Can the Trump Peace Plan Survive Political Upheaval in Israel’s Upcoming Elections?

By Lauren Mellinger

4 March 2019

Israeli Prime Minister Benjamin Netanyahu and US President Donald Trump shake hands during a press conference in February 2017. Netanyahu is up for reelection in April, after which Trump plans to release a Middle East peace plan. (Benjamin Applebaum)


As Israelis prepare to vote on April 9, the Trump administration has announced that at long last, the U.S. peace plan, which President Trump has referred to as ‘the deal of the century’, will be unveiled in April. The fate of the plan however, and of the prospect of an American role in getting the parties to return to the negotiating table, remains an open question.

From an “election about nothing” to a referendum on Netanyahu

In September 1992, the popular TV-sitcom Seinfeld aired an episode titled ‘The Pitch’, in which Jerry Seinfeld and his friend, George Constanza, pitch a pilot to NBC, predicated on a half hour of, well, nothing. Fast forward 27 years, and one could similarly describe the current Israeli elections as a race about nothing. Israel faces formidable challenges at home and abroad — including the threats from Iran’s increasing presence in Syria and their assistance in Hizballah’s growing arsenal; the withdrawal of the US from Syria and the challenge of Russia’s expanding presence in the region; and ongoing tensions in Gaza. In addition, a host of unresolved religion and state issues, in particular matters pertaining to burden-sharing, continue to vex slimmer, right-wing-led coalitions, while challenges to Israel’s relationship with Diaspora Jewish communities and the ongoing stalemate in negotiations with the Palestinians merit more debate time. In lieu of a substantive debate regarding the geopolitical and domestic challenges facing Israel however, the election thus far has largely focused on whether Benjamin Netanyahu, the incumbent prime minister, should win another term. 

The prospect of Israel’s incoming government led by someone other than Netanyahu increased this past week, following Attorney General Avishai Mandelblit’s announcement of the intent to indict Netanyahu on charges including bribery, fraud, and breach of trust. Following the announcement, Israel’s newest party, the Blue White list, eclipsed Netanyahu’s Likud Party in the polls for the first time, suggesting that Netanyahu might not be able to form a coalition.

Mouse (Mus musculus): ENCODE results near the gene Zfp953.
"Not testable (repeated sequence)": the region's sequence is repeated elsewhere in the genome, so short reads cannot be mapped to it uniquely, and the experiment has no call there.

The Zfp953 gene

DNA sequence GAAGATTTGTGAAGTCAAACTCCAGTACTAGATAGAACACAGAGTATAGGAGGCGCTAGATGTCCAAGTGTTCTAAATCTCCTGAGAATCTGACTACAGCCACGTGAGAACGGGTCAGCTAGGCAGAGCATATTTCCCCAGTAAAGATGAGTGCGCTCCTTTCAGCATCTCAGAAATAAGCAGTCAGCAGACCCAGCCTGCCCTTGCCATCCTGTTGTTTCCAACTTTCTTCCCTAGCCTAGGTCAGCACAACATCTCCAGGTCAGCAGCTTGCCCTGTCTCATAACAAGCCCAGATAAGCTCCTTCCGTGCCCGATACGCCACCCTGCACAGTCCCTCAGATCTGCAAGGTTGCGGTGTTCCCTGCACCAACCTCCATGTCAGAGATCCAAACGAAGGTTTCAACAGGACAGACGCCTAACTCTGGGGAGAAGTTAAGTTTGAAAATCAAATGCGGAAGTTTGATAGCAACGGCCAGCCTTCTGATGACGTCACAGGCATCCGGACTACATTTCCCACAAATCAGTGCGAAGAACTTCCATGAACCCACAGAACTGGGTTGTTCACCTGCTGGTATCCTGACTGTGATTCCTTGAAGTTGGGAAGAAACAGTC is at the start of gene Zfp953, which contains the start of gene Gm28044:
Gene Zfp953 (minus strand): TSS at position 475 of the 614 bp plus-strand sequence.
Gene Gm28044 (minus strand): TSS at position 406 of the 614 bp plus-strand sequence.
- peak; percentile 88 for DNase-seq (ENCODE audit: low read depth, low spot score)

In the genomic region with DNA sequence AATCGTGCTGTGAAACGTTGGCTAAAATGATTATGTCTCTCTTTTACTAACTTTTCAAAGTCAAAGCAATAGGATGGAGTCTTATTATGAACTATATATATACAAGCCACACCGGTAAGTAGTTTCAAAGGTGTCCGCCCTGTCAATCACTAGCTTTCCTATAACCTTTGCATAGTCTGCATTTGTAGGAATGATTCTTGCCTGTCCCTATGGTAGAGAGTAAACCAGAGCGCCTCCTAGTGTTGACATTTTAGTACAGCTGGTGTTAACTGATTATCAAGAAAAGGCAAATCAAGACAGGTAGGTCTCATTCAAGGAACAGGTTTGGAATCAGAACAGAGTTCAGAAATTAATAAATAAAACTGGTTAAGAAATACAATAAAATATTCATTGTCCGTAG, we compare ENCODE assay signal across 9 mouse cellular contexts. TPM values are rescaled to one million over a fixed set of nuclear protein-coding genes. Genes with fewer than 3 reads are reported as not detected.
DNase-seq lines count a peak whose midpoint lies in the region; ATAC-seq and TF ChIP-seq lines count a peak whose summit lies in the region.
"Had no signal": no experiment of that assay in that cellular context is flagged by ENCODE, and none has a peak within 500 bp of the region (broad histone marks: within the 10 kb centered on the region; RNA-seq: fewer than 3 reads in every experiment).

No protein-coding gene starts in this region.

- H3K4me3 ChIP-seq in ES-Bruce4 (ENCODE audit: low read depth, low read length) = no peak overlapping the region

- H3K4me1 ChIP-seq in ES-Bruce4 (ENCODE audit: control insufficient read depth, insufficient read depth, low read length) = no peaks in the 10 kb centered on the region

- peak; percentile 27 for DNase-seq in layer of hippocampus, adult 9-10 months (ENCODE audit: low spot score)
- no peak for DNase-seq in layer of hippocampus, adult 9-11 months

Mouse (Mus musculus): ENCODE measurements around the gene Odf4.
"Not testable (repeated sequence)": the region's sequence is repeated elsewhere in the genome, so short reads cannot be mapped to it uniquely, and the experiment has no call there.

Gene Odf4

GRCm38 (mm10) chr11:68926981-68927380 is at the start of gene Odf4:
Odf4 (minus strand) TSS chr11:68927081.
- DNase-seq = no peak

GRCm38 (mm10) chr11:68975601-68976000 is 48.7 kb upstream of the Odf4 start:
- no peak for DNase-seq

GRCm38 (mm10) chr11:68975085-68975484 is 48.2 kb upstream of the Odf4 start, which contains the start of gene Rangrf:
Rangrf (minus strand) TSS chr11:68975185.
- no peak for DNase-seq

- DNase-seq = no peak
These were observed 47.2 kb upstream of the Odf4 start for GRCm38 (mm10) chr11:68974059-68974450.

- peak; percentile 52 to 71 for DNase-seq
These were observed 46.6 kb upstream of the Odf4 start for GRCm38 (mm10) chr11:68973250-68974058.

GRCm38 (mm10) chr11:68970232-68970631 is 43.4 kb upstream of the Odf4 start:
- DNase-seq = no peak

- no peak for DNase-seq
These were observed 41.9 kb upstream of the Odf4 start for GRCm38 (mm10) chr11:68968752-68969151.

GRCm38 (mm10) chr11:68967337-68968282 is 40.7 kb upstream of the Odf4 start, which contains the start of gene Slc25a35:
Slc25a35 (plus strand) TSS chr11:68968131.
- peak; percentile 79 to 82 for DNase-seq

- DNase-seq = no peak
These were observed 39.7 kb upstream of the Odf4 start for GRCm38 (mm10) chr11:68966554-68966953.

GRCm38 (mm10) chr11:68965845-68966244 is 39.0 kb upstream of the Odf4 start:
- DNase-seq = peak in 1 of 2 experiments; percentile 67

Though damaging to Netanyahu, per Israeli law, Mandleblit’s announcement does not preclude him from running, or serving in office —pending a verdict. Thus far Netanyahu responded by doubling down on populist rhetoric, a move that will most likely preclude the formation of anything other than a right-wing coalition, in the event Netanyahu can win another term. This would then put the incoming Israeli government squarely at odds with the Trump administration’s plan, should the Americans proceed with the plan’s release.

The ‘deal of the century’ is finally set to be unveiled in April . . . maybe

The lack of substantive issue-oriented discussions in the election thus far is by no means evidence of the lack of a campaign strategy — by either side of the political spectrum. By not formally taking a position on the issue of future peace with the Palestinians outright, the centre-left bloc may be hoping to pry votes away from the right. If their efforts ultimately pay off, it would likely be due to two key reasons: a party list which has prioritized leaders with bona fide security credentials, namely three former military chiefs of staff (including one who also served as defence minister); and the fact that Netanyahu, who until recently faced the prospect of an indictment on corruption charges, has moved so far to the right to maintain his grip on the premiership that he coordinated a deal that could bring the extremist group Otzma Yehudit — a group anathema to even right-leaning Israeli voters — into the Knesset.